Tuesday, December 21, 2010

My Thoughts on the Cause of the U.S. Recession

Welcome to Tuesday’s blog entry from me folks! Today’s topic will be about my opinions surrounding the various financial crisises in the U.S. or in short, the U.S. recession. Just as a disclaimer, your mileage may vary on these opinions. You may agree or disagree, and there might be a better way to look at this. I’ll only cover a minute section of this major world issue, although more articles examining this topic shall come in the future. But without further to do, let us delve on this controversial subject.

As we all know these days, the financial health of the U.S. is in crisis – as is the rest of the world’s credit. The world can be considered at peril if some actions take drastic actions to secure their money back – which could lead to wars and genocide and the like. But before that, let’s go back a few years and see the cause of this giant mess. In the olden days, people used to very rarely borrow, mostly relying on cash at hand for buying or trading goods. Heck, even before that, people just bartered instead of using hard cash. Consequently, little to no debt was incurred and trust was kept in balance. As the years went by however, people began to dabble in investments and loans which at first, mostly went well. However, it eventually reached the point where they became so unregulated that the banks could do nearly anything – they were greedy to put it at best. All those completed rules, procedures, and plans to confuse people when working with a bank to squeeze every penny from the customers/investors. It wasn’t too bad at first, as most people paid off their debts, yet it eventually reached the point (sometime at 2006) where part of the system collapsed as most of the borrowers could not pay off their debts.

Why did this happen? This happened mostly because the banks tricked their customers into picking wrong options to earn a profit. In this age of capitalism, people traded money, and non-existent money or debts. This caused the system to be pretty unstable if the debts were unmet and as proven by history, the financial system had practically collapsed and had to be re-stabilized by the government by bailouts. People could not pay back their loans, so businesses closed down, the economy closed down, and even banks became more stringent in handing out loans. Yet still after cutting down on money, the big companies give huge corporate bonuses… Partly ironic in this age of financial problems.

In fact, the current national debt is 11 trillion dollars and growing. Imagine the consequences of the nation becoming bankrupt. The consequences and possibilities are horrifying to confront at best – not to mention the domino effect ensuing. Yet, as stated above, people are still greedy as before if not partially more and some areas. Sure people are more wary of their money more but, still have their petty issues with greed and pride. In fact, the main cause of this mess was not only due to greedy banks but also driven mostly by greedy consumers. They had the “I want it now!” mentality on having items. Thus, most of them took loan after loan to buy item after item never feeling satisfied – leaving an increasing pile of debt. Where did this lead to? The situation we now all see and encounter today. It did drive the GDP of the country up (short-term gain), but at a huge negative (long-term) cost.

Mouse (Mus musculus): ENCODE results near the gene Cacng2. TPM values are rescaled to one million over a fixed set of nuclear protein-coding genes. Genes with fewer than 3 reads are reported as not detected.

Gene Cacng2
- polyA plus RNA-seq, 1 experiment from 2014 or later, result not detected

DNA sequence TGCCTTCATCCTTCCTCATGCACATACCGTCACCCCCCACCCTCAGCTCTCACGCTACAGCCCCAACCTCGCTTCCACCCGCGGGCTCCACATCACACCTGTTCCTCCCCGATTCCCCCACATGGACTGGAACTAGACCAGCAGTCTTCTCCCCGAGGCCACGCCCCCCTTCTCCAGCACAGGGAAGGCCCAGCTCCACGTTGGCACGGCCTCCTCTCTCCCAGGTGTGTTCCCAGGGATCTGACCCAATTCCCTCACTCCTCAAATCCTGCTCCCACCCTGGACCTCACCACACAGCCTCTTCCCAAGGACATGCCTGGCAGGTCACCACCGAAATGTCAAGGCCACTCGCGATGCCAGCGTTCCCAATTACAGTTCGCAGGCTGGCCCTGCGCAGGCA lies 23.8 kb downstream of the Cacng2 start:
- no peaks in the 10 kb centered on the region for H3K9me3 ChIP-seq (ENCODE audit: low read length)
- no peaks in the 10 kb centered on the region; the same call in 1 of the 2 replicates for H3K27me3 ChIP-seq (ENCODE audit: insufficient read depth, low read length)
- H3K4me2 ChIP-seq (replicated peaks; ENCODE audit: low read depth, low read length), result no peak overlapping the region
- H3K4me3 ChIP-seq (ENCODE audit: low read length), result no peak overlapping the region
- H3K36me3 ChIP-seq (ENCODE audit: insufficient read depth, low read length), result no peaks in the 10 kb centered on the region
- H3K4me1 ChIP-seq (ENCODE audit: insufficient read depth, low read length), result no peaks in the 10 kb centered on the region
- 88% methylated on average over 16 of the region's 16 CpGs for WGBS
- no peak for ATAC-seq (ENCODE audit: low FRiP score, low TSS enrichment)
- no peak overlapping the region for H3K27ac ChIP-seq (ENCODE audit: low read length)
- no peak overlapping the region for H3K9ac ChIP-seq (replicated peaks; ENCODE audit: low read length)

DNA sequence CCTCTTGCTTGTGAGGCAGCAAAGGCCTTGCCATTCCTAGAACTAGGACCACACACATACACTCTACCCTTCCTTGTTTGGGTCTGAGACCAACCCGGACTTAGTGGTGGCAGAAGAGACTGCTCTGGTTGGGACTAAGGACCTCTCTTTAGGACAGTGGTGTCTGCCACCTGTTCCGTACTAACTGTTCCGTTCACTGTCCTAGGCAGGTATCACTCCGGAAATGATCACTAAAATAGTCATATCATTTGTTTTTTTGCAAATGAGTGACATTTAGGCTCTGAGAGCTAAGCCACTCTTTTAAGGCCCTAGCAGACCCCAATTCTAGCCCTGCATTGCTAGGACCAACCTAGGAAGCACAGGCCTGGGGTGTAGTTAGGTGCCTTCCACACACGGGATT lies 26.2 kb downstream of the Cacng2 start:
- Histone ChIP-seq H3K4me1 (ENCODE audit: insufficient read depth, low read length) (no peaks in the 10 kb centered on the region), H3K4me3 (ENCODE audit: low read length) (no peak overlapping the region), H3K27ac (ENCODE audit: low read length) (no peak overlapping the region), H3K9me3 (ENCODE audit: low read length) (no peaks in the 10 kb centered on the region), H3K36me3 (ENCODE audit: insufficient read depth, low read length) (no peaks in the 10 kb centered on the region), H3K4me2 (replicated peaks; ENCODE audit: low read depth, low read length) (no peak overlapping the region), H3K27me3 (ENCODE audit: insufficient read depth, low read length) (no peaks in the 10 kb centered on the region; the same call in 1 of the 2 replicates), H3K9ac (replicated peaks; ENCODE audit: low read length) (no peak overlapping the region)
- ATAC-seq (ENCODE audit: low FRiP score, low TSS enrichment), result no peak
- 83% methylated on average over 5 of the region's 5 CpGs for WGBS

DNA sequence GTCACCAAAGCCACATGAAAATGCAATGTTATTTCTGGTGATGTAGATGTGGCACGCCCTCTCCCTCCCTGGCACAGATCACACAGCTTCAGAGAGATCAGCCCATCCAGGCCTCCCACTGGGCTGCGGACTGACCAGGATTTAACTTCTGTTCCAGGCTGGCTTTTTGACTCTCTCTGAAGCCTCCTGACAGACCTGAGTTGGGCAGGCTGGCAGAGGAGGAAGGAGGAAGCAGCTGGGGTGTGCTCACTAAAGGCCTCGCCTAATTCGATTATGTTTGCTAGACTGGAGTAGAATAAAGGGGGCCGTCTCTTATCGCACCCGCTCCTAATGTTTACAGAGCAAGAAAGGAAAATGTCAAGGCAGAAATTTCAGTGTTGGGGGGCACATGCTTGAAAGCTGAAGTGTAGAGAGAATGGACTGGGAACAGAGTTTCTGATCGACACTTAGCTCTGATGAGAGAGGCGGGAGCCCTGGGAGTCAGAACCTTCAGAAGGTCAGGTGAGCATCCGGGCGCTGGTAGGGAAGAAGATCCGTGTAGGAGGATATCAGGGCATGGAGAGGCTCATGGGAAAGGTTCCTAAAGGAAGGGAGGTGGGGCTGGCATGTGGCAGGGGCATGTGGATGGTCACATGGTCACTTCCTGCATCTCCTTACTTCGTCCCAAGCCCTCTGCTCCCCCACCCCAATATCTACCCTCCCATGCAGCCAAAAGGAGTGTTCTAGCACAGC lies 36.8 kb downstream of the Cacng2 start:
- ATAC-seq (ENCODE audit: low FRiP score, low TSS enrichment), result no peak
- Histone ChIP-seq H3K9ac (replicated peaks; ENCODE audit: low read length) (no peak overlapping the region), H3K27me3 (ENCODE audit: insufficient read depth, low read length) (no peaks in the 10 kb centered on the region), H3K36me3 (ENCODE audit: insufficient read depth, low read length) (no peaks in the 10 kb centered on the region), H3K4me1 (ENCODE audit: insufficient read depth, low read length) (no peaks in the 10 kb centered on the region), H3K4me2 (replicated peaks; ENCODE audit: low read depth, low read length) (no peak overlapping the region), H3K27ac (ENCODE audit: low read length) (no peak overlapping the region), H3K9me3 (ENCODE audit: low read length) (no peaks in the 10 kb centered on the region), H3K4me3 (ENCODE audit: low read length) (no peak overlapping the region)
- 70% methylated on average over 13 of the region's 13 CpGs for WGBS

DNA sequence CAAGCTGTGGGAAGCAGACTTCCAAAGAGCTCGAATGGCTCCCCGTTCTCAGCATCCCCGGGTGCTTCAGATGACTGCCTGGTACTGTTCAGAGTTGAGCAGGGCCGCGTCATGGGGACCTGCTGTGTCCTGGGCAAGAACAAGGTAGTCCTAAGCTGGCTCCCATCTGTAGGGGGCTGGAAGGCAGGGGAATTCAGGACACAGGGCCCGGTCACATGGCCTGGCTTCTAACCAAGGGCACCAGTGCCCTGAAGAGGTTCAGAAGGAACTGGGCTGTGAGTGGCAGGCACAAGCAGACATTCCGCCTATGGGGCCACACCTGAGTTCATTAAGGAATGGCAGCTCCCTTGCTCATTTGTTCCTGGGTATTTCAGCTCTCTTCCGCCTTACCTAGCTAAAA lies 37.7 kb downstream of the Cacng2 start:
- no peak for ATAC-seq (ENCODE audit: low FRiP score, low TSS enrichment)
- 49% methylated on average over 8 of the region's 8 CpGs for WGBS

To be even more precise, some keywords here to note would be short-term and long-term. I would go highly into detail on this topic today (I’ll focus on this at another day), but to put it bluntly, people more or less, focused on the short-term rather than the opposite. The majority of the population, low-level or high-level, focused on short-term pleasures and never saved up - eventually causing this huge deficit across the world. This is one the primary faults of the human race and must be addressed (as in more heavily) at one point or another if we wish to survive.

But, many will ask, “Can we escape this crisis?” The answer is yes or no. It depends on whether the people of the U.S. can cooperate, spend less, and save more. It will decrease the GDP, but it’s better than increasing the national debt at the rate we are going. The next thing would be to fix the government policies that waste money and reward the wrong people. Afterward, we must team up with other countries to fix up their messes and eventually hit the green – if possible. Of course, many countries won’t cooperate – but, it is in our best interests if we do. Besides, it is better than having more wars all across the world. On the other hand, we may be able to take out this problem but only for it to come back as “history repeats itself”. Yet, if we (as in, a majority of the world’s populace) can band together to push for a better future we can theoretically, fix this worldwide financial crisis and avert a world war. It is a huge demand to ask for and may be a too optimistic goal for the most of you, but we all got to try. That’s one of the beauties of the human-race, banding together for a common-goal whether it be malevolent or benevolent.

Thank you for staying through this minor-essay of my thoughts! I hope you enjoyed it and I also hope to see you all tomorrow. As always, suggestions and corrections are welcome. Remember to refer this to your friends. This is Delvarian for “Delvarian’s Assorted Stuff”, signing off for the day!

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